At that point, that was all I needed to hear. I started taking them, and it was days before I was just taking them like candy—all day, every day. I relapsed for about six, seven months, and when my husband realized what was going on, I mean, he had no idea what marrying an alcoholic and addict—he didn’t know me before, so he didn’t know what it looked like. I relapsed eight years later on Adderall after I had my son.
I think as a mama, it’s a little bit harder to let go and forgive yourself when you feel like you’ve maybe done something to your kid. You just feel that kind of guilt any time you’re not being the best mom you can. I still have shame I’m working on from that, because then you’ve got a baby, and then you’ve got a husband. It’s not like you’re just out there on your own at twenty-seven. I mean, I was thirty-six, so it was I was a grown woman making these decisions.
“I think as a mama, it’s a little bit harder to let go and forgive yourself when you feel like you’ve maybe done something to your kid. You just feel that kind of guilt any time you’re not being the best mom you can. I still have shame that I’m working on from that.” – Tayla Lynn
When I got sober—you know, you find all these devotion books. You’re just always searching for some way to get closer to God. And I found Jesus Calling at Barnes & Noble—the book is so cute. Anyway, you know, it’s like a little book. I opened the book and read one devotion. I was like, Oh my goodness. It just rang so true. I bought it, and I bought one for everyone—I was living at a halfway house, and I bought one for every girl there. We would wake up every morning and do the Jesus Calling devotional and just pray and speak on that. And through the years, I’ve bought them as gifts.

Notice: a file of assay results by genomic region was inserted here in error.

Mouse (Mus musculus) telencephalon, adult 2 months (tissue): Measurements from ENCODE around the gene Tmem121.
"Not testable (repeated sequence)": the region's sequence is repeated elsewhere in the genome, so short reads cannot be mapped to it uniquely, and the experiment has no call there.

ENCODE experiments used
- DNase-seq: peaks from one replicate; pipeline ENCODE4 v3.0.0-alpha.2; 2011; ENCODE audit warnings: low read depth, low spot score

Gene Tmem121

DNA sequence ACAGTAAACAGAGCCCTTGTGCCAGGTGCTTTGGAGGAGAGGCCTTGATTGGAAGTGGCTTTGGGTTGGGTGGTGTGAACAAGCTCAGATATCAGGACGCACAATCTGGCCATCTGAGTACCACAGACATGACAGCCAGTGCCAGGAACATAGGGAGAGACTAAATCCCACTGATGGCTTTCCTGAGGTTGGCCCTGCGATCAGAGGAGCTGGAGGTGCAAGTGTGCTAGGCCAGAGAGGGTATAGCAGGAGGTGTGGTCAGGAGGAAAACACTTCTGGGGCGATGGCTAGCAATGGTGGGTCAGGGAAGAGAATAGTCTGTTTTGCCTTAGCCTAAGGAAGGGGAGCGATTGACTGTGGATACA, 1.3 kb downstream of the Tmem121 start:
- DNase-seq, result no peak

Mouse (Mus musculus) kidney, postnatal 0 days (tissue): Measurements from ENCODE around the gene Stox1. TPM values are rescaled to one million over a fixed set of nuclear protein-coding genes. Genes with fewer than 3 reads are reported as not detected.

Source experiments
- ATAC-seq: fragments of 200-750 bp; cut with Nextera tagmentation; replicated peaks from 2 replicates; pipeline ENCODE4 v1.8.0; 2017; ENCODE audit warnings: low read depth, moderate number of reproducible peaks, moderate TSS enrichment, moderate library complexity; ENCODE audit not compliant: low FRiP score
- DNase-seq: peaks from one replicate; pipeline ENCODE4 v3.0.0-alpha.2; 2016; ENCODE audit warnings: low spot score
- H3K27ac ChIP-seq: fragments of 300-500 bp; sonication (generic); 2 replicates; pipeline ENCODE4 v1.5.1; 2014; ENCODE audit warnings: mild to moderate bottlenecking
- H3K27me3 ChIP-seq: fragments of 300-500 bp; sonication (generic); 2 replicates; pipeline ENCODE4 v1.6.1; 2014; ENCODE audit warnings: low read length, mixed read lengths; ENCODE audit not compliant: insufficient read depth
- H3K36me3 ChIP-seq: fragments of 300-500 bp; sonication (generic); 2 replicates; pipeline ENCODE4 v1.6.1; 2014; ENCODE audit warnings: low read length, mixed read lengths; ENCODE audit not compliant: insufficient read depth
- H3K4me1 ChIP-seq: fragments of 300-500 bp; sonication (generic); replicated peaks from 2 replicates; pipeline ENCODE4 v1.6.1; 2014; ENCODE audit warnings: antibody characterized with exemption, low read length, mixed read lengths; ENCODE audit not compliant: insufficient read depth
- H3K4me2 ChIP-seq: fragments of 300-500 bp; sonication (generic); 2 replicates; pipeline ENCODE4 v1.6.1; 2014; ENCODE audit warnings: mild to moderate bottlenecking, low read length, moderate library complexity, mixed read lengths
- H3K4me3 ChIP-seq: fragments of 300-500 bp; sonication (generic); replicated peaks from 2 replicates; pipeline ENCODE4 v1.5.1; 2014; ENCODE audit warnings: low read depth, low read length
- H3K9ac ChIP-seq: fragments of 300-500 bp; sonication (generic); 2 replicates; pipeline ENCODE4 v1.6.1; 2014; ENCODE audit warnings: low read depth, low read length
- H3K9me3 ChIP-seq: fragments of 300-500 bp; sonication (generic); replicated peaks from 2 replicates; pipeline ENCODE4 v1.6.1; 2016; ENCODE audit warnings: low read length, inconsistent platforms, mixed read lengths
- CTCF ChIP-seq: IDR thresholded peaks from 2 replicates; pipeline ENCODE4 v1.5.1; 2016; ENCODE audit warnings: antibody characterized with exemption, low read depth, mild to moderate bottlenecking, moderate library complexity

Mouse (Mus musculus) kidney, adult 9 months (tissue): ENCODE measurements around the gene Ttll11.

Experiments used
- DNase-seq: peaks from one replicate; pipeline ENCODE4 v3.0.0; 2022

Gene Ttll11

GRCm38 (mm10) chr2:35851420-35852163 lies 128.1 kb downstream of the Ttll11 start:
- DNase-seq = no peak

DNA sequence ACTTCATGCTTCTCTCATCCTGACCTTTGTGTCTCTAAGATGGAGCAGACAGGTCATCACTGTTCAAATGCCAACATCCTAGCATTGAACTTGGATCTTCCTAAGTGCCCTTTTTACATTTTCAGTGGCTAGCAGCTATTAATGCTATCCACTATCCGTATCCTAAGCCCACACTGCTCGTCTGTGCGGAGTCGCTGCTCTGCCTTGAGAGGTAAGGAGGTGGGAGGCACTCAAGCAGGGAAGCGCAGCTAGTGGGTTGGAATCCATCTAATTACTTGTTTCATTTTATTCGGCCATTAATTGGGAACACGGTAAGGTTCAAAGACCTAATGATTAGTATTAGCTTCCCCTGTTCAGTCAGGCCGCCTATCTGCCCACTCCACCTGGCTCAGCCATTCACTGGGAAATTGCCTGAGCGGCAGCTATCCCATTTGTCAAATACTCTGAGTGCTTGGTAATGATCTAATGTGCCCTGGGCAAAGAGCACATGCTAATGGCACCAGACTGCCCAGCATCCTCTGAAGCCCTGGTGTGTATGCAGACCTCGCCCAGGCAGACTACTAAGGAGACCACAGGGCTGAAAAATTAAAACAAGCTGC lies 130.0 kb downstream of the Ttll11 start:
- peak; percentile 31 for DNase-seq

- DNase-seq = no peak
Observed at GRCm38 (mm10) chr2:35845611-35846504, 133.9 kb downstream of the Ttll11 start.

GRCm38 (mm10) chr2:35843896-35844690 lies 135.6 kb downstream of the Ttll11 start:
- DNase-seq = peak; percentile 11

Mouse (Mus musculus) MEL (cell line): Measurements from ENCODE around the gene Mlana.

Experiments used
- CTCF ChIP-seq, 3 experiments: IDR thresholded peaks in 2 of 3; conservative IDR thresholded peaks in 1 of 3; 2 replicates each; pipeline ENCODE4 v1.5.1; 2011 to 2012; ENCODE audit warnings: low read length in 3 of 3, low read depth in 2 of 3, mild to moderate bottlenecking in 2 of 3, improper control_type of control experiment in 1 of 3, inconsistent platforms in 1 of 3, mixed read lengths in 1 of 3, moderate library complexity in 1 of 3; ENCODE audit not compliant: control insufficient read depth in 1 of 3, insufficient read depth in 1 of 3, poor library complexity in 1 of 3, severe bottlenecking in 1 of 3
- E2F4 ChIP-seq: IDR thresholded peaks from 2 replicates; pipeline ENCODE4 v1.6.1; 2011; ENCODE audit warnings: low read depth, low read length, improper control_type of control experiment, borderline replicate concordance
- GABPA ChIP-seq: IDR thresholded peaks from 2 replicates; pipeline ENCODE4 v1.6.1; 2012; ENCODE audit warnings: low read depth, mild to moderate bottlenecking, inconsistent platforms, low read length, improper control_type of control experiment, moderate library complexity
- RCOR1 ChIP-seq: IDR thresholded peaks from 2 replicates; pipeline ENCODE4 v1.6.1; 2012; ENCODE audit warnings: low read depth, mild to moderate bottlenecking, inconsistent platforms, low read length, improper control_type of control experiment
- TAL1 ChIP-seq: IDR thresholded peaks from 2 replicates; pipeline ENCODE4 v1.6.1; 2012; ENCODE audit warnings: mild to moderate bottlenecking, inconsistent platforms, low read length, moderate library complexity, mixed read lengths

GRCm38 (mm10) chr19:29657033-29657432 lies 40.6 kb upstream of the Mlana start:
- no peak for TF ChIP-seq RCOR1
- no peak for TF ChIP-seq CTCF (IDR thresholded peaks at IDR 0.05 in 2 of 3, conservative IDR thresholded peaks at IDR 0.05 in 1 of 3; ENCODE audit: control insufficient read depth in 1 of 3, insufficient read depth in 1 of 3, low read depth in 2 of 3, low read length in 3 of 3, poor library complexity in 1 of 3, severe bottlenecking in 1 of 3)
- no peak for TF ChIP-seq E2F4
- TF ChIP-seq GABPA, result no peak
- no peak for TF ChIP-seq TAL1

I have to get up every single morning and pray and get connected to God and read some sort of spiritual material and turn my will over to God, or I’m right back there. It is a disease, and it lasts a lifetime.
“I have to get up every single morning and pray and get connected to God and read some sort of spiritual material and turn my will over to God, or I’m right back there. It is a disease, and it lasts a lifetime.” – Tayla Lynn, on her sobriety
God Never Turns His Back on Us
I think when we live with the disease—I mean, the disease of alcoholism and addiction is a forever disease I will have to take care of and nurture for the rest of my life. So I think that there is that healthy fear that I could step out of line at any time if I’m not spiritually fit and if I’m not connected to God. So I have to remain connected in order to remain spiritually fit in order to do the right things. There’s always that little piece of, God trusts me? What? He’s so good, and I know that, but I can forget it in a second. But then you get the spiritual awakening again and again, like, Oh my gosh, I am loved. I am trusted. And I am good.
I am grateful for the relapse. I am grateful for all the times I went to rehab and I learned something. I think that in my last stint of sobriety that was over eight years, I just thought, There’s no way I’ll relapse. I’ve hit bottom. I’m never going to go back. And then understanding it’s been over eight years now that I’ve been totally sober again. I know, Yes, I can relapse.
And so I think it’s really understanding that I have to stay connected, and I have to be of service, I have to call another alcoholic or addict. And I’ve got to stay right in the middle of the boat, or I’m right back in the middle of it. My addiction is there every day, so just really and truly believing that and believing a power greater than me is the answer to it all—it’s this hole that only God can fill. And as long as I know that and I have total faith in that, even if I question if I’m doing the right thing, just knowing God’s got it if I’ll just let Him—and if I turn my back on God, He never turns His on me.